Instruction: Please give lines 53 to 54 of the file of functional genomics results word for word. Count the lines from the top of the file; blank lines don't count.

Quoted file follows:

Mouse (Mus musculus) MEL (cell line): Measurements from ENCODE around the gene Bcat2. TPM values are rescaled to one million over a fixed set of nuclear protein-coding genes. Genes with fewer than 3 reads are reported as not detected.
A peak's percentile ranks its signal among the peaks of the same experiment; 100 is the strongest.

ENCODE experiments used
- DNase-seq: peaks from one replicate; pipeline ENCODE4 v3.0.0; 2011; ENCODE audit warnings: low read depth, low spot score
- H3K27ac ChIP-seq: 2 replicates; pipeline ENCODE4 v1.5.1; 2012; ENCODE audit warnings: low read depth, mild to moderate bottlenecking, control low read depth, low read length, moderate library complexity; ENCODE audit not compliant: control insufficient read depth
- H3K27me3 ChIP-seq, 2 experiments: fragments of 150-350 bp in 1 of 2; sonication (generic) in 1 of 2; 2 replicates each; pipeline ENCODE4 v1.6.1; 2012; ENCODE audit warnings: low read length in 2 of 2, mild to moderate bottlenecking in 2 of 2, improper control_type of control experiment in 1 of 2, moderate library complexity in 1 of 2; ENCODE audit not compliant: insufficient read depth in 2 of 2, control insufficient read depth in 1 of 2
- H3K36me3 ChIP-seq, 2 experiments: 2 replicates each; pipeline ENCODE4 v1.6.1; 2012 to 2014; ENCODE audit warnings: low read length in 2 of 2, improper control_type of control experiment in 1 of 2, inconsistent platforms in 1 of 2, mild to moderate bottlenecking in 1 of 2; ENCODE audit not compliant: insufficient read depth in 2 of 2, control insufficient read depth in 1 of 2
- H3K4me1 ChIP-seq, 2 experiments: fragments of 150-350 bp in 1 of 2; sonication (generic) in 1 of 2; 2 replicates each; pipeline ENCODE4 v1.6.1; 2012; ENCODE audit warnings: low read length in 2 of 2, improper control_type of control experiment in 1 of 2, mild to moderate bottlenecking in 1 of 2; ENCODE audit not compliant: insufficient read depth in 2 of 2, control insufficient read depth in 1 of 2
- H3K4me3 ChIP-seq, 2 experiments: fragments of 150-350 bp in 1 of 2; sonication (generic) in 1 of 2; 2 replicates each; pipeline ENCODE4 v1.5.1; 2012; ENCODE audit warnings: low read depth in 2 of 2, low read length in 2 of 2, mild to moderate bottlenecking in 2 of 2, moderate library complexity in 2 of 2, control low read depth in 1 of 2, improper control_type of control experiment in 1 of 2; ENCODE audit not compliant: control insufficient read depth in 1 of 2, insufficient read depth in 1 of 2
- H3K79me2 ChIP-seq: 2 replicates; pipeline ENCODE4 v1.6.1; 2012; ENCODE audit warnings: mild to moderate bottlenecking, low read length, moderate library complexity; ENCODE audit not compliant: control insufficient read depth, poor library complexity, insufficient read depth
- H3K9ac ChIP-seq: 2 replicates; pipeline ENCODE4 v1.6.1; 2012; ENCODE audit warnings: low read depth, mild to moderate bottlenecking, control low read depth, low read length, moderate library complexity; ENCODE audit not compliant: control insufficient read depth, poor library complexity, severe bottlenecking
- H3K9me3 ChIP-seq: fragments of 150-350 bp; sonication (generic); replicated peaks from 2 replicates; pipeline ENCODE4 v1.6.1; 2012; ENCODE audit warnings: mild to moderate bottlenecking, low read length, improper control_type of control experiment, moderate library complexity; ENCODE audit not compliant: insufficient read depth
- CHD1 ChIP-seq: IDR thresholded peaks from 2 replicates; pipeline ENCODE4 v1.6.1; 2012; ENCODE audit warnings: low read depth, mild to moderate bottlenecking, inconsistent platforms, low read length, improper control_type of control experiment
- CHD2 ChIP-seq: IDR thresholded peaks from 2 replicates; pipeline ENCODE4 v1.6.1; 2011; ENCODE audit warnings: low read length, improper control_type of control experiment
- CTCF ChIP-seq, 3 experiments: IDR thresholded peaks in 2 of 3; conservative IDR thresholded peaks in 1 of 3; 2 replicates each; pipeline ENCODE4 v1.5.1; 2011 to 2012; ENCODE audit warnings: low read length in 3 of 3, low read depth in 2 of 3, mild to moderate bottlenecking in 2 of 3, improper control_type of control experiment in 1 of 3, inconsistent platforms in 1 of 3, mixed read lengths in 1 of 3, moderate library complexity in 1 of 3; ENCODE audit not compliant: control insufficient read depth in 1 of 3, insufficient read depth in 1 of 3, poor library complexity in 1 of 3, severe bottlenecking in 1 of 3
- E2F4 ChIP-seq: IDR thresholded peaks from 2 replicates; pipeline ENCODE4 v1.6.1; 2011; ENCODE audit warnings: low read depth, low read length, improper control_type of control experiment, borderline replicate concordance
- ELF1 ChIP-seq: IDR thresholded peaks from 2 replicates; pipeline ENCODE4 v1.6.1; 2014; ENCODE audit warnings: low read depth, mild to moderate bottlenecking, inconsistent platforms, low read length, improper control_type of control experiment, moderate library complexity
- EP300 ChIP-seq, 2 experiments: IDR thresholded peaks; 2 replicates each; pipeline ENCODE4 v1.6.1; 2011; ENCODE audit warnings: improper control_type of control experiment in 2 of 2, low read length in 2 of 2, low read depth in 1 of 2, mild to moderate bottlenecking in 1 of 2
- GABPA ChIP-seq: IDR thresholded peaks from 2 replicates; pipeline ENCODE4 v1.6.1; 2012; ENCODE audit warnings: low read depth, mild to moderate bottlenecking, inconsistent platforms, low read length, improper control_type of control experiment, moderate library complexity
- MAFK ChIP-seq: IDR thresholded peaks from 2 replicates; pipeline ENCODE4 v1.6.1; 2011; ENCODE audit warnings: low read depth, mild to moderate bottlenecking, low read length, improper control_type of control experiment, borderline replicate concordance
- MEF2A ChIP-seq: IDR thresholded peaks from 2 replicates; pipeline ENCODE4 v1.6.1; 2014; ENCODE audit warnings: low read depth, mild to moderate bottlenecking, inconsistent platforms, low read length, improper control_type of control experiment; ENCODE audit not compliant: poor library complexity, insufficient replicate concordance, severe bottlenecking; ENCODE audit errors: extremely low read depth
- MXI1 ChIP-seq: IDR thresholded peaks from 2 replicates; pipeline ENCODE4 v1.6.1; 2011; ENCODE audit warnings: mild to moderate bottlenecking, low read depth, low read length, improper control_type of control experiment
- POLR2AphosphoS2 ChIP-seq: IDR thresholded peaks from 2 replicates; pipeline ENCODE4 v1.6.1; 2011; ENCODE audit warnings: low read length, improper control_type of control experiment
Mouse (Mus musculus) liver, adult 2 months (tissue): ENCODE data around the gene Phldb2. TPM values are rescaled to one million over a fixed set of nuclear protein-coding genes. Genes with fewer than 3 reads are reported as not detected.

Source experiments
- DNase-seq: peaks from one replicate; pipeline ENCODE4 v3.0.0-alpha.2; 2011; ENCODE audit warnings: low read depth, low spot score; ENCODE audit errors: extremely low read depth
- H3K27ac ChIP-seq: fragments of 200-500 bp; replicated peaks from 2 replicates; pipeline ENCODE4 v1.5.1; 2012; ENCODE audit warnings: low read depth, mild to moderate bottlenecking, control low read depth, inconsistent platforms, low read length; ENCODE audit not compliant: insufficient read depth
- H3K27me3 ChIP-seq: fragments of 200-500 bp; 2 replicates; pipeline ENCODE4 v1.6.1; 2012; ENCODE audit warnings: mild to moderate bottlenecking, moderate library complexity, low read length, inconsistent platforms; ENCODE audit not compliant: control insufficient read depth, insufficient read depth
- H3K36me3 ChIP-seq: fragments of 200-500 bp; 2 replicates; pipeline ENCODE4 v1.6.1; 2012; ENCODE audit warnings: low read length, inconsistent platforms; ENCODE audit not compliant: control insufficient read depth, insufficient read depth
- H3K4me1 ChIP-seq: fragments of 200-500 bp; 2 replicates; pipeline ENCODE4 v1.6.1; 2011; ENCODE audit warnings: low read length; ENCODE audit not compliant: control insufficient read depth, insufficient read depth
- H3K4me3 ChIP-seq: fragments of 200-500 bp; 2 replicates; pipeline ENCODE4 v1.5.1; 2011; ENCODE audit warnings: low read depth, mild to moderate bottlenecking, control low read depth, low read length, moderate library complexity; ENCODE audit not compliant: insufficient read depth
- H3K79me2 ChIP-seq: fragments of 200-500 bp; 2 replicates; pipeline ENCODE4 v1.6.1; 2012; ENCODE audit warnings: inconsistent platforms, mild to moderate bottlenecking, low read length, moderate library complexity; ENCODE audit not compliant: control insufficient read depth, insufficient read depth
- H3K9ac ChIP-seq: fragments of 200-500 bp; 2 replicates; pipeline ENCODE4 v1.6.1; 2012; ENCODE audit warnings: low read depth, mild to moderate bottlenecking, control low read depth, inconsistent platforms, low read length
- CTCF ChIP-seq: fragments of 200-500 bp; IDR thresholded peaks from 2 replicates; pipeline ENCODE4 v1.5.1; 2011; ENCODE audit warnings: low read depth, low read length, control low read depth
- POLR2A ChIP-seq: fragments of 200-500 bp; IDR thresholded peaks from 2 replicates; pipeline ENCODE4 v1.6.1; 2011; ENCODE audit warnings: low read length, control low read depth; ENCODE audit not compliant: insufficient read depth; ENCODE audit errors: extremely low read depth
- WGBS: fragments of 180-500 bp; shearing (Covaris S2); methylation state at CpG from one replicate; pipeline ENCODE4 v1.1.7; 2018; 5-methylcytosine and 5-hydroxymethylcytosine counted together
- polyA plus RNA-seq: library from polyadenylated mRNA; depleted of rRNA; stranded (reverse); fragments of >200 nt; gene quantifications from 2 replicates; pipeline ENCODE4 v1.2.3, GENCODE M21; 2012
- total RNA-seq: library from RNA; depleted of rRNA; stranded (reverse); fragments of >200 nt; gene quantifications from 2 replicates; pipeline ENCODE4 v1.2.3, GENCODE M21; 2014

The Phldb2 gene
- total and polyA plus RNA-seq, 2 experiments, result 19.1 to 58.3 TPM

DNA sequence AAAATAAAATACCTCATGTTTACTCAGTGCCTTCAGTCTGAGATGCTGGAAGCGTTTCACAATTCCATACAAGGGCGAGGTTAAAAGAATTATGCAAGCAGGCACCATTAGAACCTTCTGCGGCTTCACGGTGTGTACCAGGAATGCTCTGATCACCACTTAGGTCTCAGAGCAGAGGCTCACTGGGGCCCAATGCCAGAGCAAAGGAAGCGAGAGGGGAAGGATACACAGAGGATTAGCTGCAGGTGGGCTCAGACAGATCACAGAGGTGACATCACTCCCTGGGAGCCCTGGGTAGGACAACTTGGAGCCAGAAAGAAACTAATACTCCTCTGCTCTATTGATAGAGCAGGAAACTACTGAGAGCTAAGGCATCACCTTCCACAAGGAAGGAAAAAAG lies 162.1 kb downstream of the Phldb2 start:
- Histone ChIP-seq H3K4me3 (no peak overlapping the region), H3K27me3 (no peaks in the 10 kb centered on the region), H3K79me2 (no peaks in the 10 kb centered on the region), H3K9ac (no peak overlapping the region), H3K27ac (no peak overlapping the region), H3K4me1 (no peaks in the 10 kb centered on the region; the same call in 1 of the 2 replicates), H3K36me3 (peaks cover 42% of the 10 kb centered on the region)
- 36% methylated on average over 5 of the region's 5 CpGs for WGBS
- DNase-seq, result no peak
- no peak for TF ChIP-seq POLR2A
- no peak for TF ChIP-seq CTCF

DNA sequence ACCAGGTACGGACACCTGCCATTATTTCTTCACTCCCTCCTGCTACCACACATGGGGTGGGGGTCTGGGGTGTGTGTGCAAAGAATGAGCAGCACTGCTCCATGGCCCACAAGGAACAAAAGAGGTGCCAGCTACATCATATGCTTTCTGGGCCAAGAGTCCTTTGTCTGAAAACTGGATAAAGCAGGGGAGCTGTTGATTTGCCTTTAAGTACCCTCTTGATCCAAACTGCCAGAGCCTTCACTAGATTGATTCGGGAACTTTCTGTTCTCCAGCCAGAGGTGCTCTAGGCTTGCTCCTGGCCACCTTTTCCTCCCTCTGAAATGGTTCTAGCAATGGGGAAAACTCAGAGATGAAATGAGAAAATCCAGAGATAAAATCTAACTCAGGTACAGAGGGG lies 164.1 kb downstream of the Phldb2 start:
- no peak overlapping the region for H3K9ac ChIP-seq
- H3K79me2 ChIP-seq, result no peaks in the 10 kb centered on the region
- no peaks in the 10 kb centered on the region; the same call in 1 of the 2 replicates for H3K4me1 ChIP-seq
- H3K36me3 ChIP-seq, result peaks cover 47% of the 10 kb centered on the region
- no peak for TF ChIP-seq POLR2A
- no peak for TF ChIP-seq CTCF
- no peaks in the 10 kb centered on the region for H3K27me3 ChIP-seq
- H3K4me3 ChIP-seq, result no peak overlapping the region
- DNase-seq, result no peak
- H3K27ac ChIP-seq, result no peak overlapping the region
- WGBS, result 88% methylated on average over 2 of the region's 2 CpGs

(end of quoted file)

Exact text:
- no peak for TF ChIP-seq CTCF
- no peaks in the 10 kb centered on the region for H3K27me3 ChIP-seq